Nancy and her father travel to Mohawk Valley New York to the home of her Uncle Ashleigh Montague while Holden visits George Washington (Arthur Dewey) at Valley Forge. He gets sent to New York with Morgan's raiders to settle down the Native American attacks up north. Butler occupies the Montague estate. His men kill Montague's brother and he arrests Montague and takes Nancy prisoner. Holden arrives to spy on Butler and overhears his plans for a massacre attack. He leaves to sound the alarm, reluctantly leaving Nancy behind with Butler. Butler plans to force himself on Nancy, but the Native Americans decide to attack immediately and Butler is compelled to join them. Nancy escapes when Butler leaves for the battle, and she and Montague reach the fort safely before the attack. The attackers mount ruthless attack on the fort, ultimately breaching the walls and killing many settlers.[5] The Morgan's raiders arrive and liberate the fort, saving the lives of Montague and Nancy. A separate group of militia and Native Americans chase down and kill Butler, putting a stop to his plan.[7] Montague believes in Holden's worth, and allows him and Nancy to be together. The film concludes with the surrender of Lord Cornwallis at the Siege of Yorktown in 1781 and the first inauguration of George Washington as president of the United States in 1789.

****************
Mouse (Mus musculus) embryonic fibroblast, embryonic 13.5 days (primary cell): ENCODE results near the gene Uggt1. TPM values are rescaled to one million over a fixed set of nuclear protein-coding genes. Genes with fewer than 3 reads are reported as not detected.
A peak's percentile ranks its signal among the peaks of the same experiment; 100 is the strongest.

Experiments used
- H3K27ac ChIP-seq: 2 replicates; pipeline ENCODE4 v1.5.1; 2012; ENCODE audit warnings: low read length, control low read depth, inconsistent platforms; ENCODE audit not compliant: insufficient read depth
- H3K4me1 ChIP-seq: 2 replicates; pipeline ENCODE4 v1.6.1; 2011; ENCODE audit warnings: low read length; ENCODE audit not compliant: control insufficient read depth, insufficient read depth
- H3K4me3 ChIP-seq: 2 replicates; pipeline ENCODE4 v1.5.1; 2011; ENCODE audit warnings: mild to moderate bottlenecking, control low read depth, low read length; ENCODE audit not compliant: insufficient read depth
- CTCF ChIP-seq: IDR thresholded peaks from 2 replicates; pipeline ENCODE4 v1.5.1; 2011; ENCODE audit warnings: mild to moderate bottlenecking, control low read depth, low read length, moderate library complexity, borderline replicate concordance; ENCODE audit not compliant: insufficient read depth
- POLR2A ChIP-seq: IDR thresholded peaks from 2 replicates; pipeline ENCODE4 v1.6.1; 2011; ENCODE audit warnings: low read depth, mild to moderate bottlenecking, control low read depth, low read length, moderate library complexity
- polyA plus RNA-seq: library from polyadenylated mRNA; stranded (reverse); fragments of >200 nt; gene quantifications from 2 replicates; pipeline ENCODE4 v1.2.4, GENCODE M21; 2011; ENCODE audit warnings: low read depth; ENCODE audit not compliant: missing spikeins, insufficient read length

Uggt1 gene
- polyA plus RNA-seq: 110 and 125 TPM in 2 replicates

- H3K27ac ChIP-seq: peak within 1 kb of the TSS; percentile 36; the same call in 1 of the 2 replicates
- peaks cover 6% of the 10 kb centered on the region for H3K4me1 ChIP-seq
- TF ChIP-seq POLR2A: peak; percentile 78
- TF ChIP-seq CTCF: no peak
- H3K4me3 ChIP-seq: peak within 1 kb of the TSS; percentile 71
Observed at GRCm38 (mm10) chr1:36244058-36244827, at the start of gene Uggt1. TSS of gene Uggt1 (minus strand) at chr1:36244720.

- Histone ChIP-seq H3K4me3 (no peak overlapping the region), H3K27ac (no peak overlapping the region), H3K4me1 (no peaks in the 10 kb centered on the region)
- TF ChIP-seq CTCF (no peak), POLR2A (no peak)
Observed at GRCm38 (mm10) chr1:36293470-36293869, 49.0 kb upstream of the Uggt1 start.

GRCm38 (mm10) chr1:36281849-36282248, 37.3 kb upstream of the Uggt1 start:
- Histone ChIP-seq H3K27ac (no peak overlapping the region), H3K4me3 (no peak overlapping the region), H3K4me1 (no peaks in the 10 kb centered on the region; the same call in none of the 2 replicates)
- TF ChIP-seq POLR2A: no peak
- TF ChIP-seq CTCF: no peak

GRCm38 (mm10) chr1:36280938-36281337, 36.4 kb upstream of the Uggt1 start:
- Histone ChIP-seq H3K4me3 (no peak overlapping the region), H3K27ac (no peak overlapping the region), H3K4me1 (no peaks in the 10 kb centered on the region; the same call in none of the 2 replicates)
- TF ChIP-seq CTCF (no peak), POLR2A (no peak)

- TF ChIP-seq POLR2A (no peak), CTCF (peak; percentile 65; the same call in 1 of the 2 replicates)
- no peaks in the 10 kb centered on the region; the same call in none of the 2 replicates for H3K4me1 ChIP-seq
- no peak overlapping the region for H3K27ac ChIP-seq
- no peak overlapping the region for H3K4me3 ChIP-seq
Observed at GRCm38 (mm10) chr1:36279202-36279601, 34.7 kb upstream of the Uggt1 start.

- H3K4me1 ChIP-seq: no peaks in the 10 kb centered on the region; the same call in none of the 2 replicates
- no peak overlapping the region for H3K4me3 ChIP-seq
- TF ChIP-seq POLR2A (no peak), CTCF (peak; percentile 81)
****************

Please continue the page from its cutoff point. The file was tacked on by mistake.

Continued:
In 1923, the Daughters of the American Revolution petitioned Motion Picture Production Association President Will H. Hays to make a historical epic about the American Revolution, and Hays convinced D.W. Griffith to direct the film. Griffith prepared for the film by visiting historic battlefields and meeting with historical societies such as the DAR, the Sons of the Revolution, the Smithsonian Institution, the New York Public Library, the Lexington Historical Society, the Mount Vernon Ladies' Association, and the Massachusetts Historical Society.[8]

D. W. Griffith (holding rifle) during filming